There’s a sort of musical holy grail (at least for me) that becomes visible when I listen to, say, Screamin’ Jay Hawkins or Tom Waits and there’s that moment of intensely gritty, crazy Deep South… something. I hear it when I listen to tracks like “Heart Attack and Vine” (either version) or Hawkins’ “Mercy” – it’s that slightly wild drawl that just beckons you into its glorious sleaze. It’s the sound that the Stones reached for with “Exile on Main Street” and Primal Scream could only dream of with “Give out but Don’t Give Up”.
And for thirty seconds at least listening to this album, I thought I’d found it again.
When, on the opener, “Gris Gris Gumbo Ya Ya”, the sax kicks in and he blasts on in snarling, “They call me Doctor John, known as the night tripper…” you know you’re in for a no-good good time.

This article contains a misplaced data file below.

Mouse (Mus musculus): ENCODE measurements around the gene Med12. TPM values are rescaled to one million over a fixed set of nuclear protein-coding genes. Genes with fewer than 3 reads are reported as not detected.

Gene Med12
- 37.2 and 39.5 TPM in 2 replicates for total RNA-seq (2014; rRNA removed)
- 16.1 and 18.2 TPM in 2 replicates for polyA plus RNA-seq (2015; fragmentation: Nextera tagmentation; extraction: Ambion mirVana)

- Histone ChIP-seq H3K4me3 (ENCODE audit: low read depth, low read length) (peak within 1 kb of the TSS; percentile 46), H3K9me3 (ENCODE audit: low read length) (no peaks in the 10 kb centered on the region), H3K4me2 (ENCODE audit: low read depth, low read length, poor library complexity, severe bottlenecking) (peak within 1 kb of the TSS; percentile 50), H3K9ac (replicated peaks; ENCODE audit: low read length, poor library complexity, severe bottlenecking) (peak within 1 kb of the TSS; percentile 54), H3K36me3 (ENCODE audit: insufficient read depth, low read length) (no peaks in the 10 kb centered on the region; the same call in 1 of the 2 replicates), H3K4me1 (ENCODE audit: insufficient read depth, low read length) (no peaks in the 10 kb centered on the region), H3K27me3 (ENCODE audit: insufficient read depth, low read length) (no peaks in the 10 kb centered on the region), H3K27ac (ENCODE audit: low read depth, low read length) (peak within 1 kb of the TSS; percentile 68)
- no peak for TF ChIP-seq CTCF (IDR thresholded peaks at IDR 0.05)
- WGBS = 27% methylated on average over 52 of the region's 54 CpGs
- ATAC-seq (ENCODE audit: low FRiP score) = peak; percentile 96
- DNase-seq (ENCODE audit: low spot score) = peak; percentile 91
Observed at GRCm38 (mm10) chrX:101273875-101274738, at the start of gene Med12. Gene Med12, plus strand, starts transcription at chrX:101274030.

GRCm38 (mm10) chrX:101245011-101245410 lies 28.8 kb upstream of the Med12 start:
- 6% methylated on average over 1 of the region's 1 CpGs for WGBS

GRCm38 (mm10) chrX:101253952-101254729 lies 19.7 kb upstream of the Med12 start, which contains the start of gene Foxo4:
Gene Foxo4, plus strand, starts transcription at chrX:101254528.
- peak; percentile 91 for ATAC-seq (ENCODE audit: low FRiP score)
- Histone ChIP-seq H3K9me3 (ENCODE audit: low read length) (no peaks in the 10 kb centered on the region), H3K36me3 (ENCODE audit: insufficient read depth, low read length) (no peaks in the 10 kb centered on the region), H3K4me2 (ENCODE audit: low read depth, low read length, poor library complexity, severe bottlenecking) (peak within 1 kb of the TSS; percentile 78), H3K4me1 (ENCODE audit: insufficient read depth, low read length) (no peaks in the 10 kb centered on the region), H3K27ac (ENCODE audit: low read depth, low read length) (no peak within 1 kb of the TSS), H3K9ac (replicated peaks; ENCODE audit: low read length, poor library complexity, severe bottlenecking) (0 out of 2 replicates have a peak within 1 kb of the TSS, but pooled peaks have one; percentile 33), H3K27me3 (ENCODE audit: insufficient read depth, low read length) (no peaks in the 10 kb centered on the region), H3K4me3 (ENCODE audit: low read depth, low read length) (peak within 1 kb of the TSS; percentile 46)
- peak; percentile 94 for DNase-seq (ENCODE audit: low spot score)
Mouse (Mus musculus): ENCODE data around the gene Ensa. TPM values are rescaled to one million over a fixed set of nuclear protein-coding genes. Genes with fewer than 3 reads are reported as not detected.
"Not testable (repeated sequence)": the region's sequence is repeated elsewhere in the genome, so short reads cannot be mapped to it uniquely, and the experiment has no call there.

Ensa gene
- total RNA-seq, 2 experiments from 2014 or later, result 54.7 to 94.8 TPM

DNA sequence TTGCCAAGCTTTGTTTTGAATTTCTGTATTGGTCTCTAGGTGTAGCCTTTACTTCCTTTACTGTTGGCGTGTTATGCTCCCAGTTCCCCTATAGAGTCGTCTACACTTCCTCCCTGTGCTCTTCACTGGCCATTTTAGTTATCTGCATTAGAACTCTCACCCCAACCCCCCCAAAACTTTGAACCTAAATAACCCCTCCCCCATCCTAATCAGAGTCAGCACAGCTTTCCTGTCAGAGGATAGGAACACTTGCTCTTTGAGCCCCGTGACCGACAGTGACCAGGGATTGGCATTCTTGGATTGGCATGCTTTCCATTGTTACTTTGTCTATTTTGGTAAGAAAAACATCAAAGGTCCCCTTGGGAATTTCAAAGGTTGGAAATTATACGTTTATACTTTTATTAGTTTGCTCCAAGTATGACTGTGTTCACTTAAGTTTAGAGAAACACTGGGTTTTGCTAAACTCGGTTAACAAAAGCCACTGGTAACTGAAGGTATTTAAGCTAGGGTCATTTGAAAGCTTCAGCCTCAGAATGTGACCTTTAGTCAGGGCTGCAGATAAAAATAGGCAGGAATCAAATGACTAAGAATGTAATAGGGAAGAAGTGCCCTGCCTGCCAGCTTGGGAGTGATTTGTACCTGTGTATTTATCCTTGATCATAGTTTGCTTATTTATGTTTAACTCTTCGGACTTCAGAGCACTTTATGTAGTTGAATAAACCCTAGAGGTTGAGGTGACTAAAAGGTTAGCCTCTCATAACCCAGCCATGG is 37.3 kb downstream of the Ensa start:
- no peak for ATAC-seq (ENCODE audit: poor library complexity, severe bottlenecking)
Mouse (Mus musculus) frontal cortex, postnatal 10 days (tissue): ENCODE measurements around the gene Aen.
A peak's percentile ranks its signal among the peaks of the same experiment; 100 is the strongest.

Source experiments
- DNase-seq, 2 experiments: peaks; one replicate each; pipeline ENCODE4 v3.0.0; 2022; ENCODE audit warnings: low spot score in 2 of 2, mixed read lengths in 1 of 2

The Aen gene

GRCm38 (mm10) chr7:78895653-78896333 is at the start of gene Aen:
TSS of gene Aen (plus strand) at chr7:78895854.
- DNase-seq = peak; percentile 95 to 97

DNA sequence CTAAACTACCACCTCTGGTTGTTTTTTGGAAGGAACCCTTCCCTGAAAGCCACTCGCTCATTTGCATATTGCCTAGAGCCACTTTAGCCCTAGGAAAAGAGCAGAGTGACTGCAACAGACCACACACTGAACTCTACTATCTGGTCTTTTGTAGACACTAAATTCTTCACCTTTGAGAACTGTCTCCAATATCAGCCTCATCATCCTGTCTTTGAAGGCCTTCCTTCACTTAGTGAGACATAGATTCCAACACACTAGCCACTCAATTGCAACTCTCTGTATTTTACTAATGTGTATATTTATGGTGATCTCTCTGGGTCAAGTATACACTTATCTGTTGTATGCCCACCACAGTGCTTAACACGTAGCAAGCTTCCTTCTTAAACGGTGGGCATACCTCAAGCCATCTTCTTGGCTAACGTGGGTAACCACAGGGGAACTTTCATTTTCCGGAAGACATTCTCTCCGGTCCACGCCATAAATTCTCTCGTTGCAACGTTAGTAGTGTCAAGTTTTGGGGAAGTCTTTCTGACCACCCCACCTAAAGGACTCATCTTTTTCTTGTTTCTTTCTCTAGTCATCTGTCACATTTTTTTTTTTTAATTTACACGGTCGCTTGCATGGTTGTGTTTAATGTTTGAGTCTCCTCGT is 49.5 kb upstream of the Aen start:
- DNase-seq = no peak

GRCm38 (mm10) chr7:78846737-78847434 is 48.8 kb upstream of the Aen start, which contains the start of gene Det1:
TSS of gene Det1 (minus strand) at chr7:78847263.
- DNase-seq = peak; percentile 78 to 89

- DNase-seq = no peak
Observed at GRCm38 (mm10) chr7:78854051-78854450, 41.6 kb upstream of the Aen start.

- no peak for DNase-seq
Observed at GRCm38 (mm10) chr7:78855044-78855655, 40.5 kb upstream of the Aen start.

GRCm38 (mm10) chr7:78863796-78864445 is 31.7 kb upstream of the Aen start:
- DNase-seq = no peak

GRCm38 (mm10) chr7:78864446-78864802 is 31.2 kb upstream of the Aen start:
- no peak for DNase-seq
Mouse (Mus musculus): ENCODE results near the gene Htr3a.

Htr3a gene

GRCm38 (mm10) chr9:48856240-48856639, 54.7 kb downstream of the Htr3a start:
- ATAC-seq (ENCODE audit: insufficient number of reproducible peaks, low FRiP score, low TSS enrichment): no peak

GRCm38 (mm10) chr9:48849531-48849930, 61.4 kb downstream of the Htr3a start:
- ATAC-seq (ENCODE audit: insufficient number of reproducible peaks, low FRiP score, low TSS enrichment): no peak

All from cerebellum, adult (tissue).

If only it lasted.
This is an album that has a few touches of proto-funk, and a lot of bluesy darkness. It’s notable because it unashamedly reaches into New Orleans street rhythms and Creole atmosphere, but at the same time isn’t afraid to mess with Cuban beats, Bossa Nova, African drumming and whatever else it could get its hands on. And while brave, that’s where it starts to get hazy. “Danse Kalinda Ba Doom” sounds like an African tribal song with a Spanish guitar accompaniment, while “Mama Roux” balances between Latin jazz and slow-paced funk (with a nice bit of Hammond organ). But “Danse Fambeaux” feels pedestrian, while the samba and harpsichord that make up “Croker Courtbullion” blend on in to the background too easily.
If you’re looking to get your funk on, then “Jump Sturdy” brings it back to life, while closer “I Walk on Gilded Splinters” is a proper groover with a bass drum that’ll make you jump, a raspy but stunning vocal and a real, authentic R&B sound before descending into a blues jam (with some nice bongo action). It’s good but, somehow for me at least, it’s not enough. It starts well, it ends interestingly but there’s not enough to keep you hooked. Shame, it was all going so well…